Numbers of people in Scotland with MS is 1/3 higher than previously thought.
Leuchie House CEO, Mark Bevan responds to MS Society Scotland's latest research.
The excellent research of the MS Society and their partners published this week highlighted that the number of people with MS in Scotland is 1/3 higher than previously thought. An average of 13 people a week in Scotland are diagnosed with Multiple Sclerosis, giving a population living with the condition of around 15,000 people. It is one of those conditions that the general public is vaguely aware of but the impact of which little is understood. By comparison, other neurological conditions such as Motor Neurone Disease, which currently affects around 500 people in Scotland are much more in the public eye, thanks to the brave and uplifting public awareness work undertaken by celebrities such as the incomparably upbeat Doddie Weir.
MS is a condition in which the bodies immune system makes multiple attacks on the coating around the nerves in the central nervous system i.e. the brain and spinal cord etc. It also attacks the nerves themselves. The attack and remaining scarring (sclerosis) leads to a loss of control and function over time, thankfully these days it is often over a very long time.
What most Scots don’t realise is the uniquely Scottish connection to MS. Research at Radcliff showed that people living in Scotland, with Scottish ancestry are more than twice as likely to develop the condition than those living South of the border, or indeed anywhere else.
Previous research has indicated that the far north of Scotland, Orkney and the Shetlands in particular had the highest rates of MS and that migrant communities of Scott’s descent, such as in parts of New Zealand also experience higher than usual prevalence rates of the condition.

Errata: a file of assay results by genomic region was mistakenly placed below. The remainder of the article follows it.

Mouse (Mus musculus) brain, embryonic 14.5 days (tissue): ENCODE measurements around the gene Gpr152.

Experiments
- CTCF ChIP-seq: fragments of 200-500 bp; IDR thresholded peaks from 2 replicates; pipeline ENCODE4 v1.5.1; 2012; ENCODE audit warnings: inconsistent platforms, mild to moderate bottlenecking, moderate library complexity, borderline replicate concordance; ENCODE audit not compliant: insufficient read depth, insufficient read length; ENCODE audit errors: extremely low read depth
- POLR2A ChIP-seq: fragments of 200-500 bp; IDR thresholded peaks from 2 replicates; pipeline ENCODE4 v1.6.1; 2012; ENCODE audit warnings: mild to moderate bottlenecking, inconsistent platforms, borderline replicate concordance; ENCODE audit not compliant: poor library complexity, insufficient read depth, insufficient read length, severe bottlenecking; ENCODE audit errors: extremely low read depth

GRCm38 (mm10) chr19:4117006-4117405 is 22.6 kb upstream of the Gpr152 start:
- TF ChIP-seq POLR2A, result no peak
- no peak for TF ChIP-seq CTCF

Diagnosis typically occurs at the time that most of us are mortgaged to the hilt, with young children and experiencing all the stresses that life throws at us. Medical advance has ensured that most people go on to live full lives, but there are consequences. The gradual loss of physical independence impacts self confidence and usually turns partners into carers, a role from which there is little respite, and that which is available very often being an entirely unsuitable and temporarily vacant bed in a home for older people.
For nearly 10 years Leuchie has been providing a proper holiday experience, with 24 hour expert nursing care, for those affected by MS. We believe that breaks are essential whatever your circumstances and breaks for carers are vital. What we offer is a truly a uniquely Scottish response to a uniquely Scottish condition.
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